School curriculum bill causing stir for future educators

Gracie Vanover, Editor-in-Chief

A bill that might ban the teaching of controversial concepts in Indiana public schools is going to the House floor after passing through a committee Jan. 12. 

After the stalling of Senate Bill 167 consisting of the same nature, Republican Rep. Anthony Cook proposed a similar bill to the House’s committee of education. 

After months of parents protesting aspects such as universal masking, teaching critical race theory, and more, Cook as a former history teacher replicated the stopped senate bill to show that schools should be speaking facts rather than theory. 

New Albany Republican Rep. Ed Clere and Democrats on the committee voted against the bill. However, the other eight Republicans voted in favor and it now heads for a full House consideration after passing eight to five.

With the contents of House Bill 1134, entitled “Education matters,” being a disputed topic for current educators, many education students on campus are worried about what lies ahead.

“It sort of feels like the freedom that you are given as an educator is being taken away,” said junior Dylan Hampton, an IU Southeast education major.

“One of the appeals of being a teacher is the liberties that come with having your own classroom and you get to decide what is the most important thing for students to know,” he said. 

According to an Indiana State University’s (ISU) Bayh College of Education study nearly 97% of schools in Indiana are experiencing teacher shortages. 

ISU Emeritus Professor Terry McDaniel says he thinks standardized testing, low pay, and mistreatment from parents are the forces behind the increasing shortages.

With a bill full of parental control over the curriculum, these teacher shortages could become worse.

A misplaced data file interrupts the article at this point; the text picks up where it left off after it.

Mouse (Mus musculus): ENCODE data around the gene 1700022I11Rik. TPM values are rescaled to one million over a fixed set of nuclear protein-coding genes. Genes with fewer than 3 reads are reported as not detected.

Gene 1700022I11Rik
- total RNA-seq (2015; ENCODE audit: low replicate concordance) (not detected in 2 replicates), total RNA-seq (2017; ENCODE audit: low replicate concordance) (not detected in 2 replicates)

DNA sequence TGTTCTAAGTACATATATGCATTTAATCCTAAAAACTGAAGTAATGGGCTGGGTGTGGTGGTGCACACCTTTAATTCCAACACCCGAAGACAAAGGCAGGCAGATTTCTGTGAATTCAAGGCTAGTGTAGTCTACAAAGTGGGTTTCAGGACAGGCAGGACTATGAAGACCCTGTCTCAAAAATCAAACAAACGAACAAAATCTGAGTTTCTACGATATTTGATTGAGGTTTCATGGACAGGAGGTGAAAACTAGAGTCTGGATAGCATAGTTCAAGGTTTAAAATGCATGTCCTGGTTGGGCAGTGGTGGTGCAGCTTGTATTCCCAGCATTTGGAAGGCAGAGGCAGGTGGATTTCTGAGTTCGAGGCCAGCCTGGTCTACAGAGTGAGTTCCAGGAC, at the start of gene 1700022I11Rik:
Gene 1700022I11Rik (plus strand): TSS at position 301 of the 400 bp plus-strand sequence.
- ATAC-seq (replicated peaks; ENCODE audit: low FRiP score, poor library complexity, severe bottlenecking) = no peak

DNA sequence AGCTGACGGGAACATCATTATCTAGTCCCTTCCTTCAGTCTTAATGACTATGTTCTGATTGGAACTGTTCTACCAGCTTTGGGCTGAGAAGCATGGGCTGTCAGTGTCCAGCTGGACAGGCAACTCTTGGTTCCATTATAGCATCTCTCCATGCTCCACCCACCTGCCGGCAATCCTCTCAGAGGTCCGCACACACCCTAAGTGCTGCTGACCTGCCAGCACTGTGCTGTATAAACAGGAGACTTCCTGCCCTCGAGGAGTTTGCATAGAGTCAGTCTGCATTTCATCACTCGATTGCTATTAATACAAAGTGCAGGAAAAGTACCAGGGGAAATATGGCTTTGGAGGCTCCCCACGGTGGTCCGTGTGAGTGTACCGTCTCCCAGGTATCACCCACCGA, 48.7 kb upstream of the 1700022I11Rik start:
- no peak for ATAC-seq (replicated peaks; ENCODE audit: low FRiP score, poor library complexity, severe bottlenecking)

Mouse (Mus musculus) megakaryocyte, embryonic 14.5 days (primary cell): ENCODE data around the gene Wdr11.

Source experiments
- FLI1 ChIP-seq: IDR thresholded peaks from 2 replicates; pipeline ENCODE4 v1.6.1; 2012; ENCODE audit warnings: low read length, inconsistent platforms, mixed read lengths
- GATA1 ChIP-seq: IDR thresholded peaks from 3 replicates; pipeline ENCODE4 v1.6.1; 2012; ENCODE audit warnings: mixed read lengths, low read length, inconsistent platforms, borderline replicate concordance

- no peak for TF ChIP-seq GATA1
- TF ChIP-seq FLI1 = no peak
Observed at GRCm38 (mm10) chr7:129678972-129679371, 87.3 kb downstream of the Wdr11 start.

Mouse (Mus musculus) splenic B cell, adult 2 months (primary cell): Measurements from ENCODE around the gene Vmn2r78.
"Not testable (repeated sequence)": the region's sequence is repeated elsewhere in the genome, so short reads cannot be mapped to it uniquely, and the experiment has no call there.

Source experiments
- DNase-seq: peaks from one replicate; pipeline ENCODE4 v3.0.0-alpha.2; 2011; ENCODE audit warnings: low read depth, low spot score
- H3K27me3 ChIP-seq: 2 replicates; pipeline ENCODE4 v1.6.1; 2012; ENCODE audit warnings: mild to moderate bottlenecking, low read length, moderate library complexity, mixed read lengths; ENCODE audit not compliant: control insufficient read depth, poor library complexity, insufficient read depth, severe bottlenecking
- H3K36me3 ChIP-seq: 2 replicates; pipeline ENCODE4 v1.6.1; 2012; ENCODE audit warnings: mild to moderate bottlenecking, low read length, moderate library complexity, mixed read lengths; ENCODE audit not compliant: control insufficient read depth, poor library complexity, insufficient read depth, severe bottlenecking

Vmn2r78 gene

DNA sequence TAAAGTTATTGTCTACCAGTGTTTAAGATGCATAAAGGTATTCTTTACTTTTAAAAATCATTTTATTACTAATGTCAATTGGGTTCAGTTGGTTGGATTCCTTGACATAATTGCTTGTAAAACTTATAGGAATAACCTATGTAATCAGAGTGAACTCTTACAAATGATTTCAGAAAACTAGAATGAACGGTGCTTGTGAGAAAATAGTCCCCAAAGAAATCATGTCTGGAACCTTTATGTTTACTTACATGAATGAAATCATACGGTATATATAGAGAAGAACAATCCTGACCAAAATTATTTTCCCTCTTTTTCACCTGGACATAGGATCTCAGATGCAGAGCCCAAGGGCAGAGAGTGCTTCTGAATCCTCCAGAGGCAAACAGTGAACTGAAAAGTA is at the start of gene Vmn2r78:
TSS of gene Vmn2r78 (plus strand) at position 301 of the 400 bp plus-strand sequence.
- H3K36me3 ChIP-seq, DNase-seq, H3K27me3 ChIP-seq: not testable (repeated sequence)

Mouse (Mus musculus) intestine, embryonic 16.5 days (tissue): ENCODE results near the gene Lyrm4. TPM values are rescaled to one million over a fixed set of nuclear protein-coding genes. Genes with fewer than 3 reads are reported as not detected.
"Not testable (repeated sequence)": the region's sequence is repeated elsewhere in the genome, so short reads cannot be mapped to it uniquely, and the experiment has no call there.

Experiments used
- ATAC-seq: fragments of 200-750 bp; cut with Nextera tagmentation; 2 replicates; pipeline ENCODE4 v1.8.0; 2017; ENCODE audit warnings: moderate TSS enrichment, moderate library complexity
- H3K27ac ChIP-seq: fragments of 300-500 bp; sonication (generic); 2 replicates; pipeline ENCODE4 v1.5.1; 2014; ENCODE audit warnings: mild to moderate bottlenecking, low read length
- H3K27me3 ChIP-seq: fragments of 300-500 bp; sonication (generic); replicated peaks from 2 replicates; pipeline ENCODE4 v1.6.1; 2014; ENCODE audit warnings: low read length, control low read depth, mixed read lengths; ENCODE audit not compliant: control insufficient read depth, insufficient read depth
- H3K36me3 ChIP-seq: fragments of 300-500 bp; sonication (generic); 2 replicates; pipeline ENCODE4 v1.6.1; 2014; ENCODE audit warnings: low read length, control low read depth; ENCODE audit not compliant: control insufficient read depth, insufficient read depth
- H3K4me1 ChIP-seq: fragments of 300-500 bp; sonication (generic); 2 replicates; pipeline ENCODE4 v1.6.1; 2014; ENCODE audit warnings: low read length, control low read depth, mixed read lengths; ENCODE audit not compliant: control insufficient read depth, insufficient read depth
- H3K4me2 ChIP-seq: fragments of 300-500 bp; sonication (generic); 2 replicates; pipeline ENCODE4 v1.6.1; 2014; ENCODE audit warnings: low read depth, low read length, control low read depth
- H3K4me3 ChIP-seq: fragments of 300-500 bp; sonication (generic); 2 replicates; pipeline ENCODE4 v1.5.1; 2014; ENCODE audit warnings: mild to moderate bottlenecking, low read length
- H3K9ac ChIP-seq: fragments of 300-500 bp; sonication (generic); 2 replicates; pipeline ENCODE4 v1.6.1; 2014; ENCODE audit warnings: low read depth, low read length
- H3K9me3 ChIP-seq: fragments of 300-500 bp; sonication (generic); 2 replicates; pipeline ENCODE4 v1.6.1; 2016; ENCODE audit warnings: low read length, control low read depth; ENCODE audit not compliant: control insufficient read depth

Even with the possible change of parental control in curriculum Dr. Donna Albrecht, director of graduate studies at IU Southeast’s School of Education, says they don’t plan to change how they lecture.

“I believe the professors and instructors in Schools of Education teach [future] educators by following the academic standards that guide our profession and that must not change,” she said.

Additionally, Dr. Albrecht said that the future generations need to be prepared on how to stand up for themselves against racism and discrimination. 

Another discrepancy many feel with the bill is the clause relating to what teachers are and aren’t allowed to address when talking to students.

This portion of the bill could limit teachers’ abilities to help students when it comes to academic struggles or even struggles outside of the classroom.

“Part of teaching is building a relationship with students and if these relationships are limited, teachers are going to have a tougher time getting students the knowledge that they need to be successful and sociable,” said Hampton. 

The bill does not have a set date to move forward in the Indiana House of Representatives. Teachers in the state’s union are asking that if any resident opposes this bill to sign their petition on the Indiana State Teachers Association website.